In August, after America had dropped two atomic bombs, the tables were turned. The French officers were liberated with the help of the US forces, then Japanese POWs were held at the hotel.

Metropole Hanoi

Declaration of Independence of Vietnam

After the Vietminh seized power in Hanoi, on 2 September 1945, President Ho Chi Minh proclaimed the independence of Vietnam on Ba Dinh square. This square was originally the site of the West Gate of the ancient Hanoi citadel, which was built from the 11th century. The French had destroyed it, built a flower garden in its palace.

After the proclamation, Ho Chi Minh began to negotiate with the French government on the formation of the Vietnamese “free state” within the French Union. His meeting with General Etinenne Valuie and Nguyen Hai Than, the President of Vietnam’s Kuomintang, took place at the old conference room where the Bamboo Bar is today. 

But the spirit of peaceful negotiation did not last long, the talks later broke down. The first Indochina War began on 19 December 1946. The French defeat at Dien Bien Phu was followed by the Geneva Convention of July 1954, which arranged for a cease-fire and the end of French colonial rule. 

The French had gone, but Vietnam was divided in half at the 17th parallel. A communist north and a non-communist south. It would take another 21 years to reunite it. Fighting continued, this time between the north and the puppet south. Now a new foreign power felt responsible for the country: America.

Metropole Hanoi

Of cause, the hotel name had to be altered to something reflecting the wind of change. Therefore, the grand lady was then called Thong Nhat, or Reunification Hotel. It acted as the official Vietnamese government guesthouse, even its budget was controlled by the government.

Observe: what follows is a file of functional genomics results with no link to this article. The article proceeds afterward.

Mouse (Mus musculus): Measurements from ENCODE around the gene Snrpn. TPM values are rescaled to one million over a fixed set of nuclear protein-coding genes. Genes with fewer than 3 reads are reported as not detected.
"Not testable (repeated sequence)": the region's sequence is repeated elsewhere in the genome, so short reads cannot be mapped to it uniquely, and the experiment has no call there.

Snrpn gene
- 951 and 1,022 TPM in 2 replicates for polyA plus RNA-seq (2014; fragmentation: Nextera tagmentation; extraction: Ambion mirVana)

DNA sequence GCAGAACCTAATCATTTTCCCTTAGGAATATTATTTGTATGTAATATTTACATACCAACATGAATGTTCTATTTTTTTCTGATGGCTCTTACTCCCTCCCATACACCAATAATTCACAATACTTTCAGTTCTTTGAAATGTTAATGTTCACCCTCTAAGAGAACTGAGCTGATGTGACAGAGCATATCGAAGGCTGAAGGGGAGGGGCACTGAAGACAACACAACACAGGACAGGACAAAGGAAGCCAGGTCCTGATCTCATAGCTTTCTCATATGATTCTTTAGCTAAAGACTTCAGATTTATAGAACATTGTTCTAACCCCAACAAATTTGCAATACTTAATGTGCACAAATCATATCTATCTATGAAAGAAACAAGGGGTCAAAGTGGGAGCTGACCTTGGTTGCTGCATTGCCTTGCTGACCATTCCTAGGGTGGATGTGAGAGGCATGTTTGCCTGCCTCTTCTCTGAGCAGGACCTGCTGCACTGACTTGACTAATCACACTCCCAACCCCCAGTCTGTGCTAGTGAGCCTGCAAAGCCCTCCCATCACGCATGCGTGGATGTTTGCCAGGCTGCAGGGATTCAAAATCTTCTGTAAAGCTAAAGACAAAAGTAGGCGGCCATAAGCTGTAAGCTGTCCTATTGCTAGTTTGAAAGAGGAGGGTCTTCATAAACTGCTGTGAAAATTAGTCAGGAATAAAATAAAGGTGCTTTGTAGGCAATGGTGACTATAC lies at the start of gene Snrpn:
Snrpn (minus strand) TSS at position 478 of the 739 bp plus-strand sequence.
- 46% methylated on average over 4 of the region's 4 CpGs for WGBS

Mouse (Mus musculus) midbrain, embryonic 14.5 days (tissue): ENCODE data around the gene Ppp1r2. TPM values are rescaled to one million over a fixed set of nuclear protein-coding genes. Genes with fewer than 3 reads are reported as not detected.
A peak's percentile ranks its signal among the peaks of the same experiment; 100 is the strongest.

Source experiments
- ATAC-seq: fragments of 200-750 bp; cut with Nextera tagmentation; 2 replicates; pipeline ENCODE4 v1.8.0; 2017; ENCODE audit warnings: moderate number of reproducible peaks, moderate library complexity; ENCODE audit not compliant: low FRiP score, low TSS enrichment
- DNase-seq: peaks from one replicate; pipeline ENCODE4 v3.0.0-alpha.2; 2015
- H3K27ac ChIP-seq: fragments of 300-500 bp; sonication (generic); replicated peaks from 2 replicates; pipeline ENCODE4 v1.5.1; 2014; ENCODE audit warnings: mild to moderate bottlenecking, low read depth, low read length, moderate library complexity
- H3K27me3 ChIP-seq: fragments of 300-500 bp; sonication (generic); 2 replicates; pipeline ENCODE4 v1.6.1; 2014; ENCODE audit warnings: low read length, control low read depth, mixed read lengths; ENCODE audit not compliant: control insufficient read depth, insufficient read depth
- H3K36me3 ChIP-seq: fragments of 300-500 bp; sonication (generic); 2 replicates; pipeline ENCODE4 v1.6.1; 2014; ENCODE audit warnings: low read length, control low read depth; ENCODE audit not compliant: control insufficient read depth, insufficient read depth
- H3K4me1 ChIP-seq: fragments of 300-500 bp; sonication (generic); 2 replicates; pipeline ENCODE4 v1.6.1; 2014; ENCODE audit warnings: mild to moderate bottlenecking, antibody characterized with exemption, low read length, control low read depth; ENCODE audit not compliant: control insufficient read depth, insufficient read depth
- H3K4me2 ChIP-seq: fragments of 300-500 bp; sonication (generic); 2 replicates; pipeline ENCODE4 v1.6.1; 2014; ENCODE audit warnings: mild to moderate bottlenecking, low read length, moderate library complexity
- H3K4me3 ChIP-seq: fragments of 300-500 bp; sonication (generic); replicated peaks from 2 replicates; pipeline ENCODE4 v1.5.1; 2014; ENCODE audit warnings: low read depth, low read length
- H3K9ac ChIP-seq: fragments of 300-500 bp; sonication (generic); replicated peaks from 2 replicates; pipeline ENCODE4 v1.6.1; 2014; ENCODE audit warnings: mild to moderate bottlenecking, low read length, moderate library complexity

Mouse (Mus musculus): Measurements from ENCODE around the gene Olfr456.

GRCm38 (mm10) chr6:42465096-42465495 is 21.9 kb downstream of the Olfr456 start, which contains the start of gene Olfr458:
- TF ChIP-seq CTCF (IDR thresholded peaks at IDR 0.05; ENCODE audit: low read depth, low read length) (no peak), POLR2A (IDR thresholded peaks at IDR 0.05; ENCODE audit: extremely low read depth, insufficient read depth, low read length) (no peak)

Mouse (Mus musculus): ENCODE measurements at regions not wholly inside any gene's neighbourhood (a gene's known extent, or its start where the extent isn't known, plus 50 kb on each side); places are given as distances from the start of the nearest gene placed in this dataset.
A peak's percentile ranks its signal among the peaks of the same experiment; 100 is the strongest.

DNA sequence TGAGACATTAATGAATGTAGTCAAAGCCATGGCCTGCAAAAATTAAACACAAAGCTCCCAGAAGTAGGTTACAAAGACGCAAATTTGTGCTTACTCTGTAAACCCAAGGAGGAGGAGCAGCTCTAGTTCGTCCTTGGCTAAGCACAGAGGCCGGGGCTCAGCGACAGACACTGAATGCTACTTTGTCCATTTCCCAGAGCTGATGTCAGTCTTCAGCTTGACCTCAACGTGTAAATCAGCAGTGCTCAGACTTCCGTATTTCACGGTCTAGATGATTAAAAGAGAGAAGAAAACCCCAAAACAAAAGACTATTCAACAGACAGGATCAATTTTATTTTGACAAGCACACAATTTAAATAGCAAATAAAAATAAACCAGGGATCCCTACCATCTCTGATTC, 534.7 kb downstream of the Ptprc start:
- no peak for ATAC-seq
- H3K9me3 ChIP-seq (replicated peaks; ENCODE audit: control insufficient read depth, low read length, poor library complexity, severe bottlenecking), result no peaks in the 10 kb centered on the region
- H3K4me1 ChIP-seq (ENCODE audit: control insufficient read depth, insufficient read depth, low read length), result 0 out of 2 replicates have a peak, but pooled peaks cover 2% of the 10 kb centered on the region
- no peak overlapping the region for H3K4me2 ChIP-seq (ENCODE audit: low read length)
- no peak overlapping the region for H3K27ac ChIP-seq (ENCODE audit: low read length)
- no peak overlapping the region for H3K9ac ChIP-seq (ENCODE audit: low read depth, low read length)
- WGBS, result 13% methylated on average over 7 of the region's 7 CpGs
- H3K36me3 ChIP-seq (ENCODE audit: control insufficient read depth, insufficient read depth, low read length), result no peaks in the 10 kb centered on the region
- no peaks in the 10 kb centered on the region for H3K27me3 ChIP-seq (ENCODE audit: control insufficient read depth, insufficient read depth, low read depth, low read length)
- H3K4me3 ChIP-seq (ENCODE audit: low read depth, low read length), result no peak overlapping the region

Ho Chi Minh paid the Thong Nhat Hotel (Metropole), another visit. This time he welcomed a group of international guests attending a congress. Ho was given a tour of the premises, in the kitchen Ho made polite noises about how clean everything was.

In February 1965, American commenced “Operation Rolling Thunder”, a massive bombing campaign against North Vietnam “on every front of human activity”. At Thong Nhat Hotel, the staff received special training. It was time to build an air-raid shelter in the courtyard of the hotel.

In June 1972, American actress Jane Fonda, at that time Fonda was most famous for her 1968 Barbarella movie, came to town, displaying her solidarity with the Vietnamese people. She checked into the Thong Nhat Hotel and stayed for two weeks in a room on the second floor. Fonda’s protest earned her the nickname “Hanoi Jane”.

U.S. folk singer Joan Baez made the hotel her shelter for almost two weeks. Here she experienced the war during the worst air-raids of mankind.